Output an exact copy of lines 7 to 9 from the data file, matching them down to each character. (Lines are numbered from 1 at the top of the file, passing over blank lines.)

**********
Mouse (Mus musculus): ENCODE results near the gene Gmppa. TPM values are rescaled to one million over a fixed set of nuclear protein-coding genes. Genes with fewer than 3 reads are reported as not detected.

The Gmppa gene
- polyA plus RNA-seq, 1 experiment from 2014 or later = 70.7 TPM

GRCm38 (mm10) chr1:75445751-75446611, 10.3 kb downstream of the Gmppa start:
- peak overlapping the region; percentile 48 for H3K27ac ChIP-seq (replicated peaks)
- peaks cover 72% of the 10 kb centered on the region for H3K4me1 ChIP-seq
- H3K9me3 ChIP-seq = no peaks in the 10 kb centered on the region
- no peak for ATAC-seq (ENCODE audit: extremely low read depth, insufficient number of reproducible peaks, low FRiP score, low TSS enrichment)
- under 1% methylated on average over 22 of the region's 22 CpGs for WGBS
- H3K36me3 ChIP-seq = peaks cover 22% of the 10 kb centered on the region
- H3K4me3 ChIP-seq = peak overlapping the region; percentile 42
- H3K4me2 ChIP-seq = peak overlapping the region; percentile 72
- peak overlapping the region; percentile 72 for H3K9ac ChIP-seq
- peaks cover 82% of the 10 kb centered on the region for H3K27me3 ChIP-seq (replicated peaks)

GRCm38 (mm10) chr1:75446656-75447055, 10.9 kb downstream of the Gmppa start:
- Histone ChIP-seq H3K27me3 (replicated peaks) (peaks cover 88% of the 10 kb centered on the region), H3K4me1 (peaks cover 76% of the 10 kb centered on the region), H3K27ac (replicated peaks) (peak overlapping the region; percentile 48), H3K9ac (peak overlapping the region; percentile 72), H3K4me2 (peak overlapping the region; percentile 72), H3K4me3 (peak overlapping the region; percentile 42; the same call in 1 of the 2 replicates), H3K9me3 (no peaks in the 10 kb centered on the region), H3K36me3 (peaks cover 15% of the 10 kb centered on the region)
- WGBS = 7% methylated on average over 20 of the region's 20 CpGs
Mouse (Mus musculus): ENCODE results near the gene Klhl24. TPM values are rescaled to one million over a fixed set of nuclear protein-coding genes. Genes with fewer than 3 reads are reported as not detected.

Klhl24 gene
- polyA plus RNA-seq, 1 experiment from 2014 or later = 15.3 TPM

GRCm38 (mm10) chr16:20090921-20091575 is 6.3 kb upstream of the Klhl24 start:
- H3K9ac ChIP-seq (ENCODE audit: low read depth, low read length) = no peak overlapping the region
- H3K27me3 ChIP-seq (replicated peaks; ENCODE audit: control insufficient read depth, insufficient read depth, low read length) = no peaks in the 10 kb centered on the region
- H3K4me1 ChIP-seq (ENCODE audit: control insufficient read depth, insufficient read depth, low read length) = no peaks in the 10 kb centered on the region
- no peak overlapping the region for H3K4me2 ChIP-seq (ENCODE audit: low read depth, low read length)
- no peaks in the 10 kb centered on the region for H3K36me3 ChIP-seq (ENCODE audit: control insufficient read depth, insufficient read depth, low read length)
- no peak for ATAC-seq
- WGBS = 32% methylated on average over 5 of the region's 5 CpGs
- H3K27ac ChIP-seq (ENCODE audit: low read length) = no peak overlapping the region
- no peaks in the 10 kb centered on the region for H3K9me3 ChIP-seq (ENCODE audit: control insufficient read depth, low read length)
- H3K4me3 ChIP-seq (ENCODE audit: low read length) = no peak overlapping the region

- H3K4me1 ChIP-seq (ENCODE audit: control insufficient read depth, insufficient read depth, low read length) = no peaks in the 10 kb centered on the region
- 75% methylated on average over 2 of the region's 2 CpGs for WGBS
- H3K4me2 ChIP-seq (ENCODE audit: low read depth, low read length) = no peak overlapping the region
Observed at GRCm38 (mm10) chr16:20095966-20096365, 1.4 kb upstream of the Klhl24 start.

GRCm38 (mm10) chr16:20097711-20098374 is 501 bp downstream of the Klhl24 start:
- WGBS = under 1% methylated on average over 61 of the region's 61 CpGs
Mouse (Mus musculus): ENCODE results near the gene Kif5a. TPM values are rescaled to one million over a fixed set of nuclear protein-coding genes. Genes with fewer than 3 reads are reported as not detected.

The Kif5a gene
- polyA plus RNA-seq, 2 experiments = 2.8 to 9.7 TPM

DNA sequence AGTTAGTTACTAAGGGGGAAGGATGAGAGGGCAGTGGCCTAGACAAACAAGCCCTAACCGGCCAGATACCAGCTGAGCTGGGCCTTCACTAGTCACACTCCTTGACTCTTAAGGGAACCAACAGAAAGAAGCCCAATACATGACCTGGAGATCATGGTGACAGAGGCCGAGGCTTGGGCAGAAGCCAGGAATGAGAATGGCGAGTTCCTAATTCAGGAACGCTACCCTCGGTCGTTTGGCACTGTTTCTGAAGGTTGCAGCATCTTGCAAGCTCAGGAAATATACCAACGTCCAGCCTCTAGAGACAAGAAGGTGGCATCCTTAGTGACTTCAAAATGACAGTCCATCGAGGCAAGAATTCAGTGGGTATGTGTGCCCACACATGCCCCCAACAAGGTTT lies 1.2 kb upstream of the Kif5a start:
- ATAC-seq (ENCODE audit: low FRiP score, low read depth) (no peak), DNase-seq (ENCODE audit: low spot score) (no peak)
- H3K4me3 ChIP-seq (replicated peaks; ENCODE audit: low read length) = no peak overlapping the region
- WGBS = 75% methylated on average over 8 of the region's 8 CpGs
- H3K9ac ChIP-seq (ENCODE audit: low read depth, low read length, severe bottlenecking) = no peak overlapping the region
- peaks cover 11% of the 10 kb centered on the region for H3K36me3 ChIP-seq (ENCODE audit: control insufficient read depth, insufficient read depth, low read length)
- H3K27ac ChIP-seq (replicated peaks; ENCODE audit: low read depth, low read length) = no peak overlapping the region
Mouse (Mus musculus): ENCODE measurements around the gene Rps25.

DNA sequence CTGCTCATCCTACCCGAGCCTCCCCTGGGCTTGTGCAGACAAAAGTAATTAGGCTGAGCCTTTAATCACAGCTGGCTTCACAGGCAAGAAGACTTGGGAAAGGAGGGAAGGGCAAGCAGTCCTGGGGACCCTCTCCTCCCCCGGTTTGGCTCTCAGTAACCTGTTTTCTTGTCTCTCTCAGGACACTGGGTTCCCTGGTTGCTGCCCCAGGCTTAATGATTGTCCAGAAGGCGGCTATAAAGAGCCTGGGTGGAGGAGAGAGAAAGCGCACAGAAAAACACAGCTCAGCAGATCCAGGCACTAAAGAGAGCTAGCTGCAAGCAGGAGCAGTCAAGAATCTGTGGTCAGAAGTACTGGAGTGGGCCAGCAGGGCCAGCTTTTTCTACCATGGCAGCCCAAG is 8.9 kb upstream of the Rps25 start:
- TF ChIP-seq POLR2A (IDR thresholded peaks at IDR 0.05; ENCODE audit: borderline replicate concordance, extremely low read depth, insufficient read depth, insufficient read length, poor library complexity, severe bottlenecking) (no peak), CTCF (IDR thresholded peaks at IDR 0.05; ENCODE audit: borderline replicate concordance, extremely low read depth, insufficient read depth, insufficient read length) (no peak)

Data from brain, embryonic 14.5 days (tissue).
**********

- H3K9me3 ChIP-seq = no peaks in the 10 kb centered on the region
- no peak for ATAC-seq (ENCODE audit: extremely low read depth, insufficient number of reproducible peaks, low FRiP score, low TSS enrichment)
- under 1% methylated on average over 22 of the region's 22 CpGs for WGBS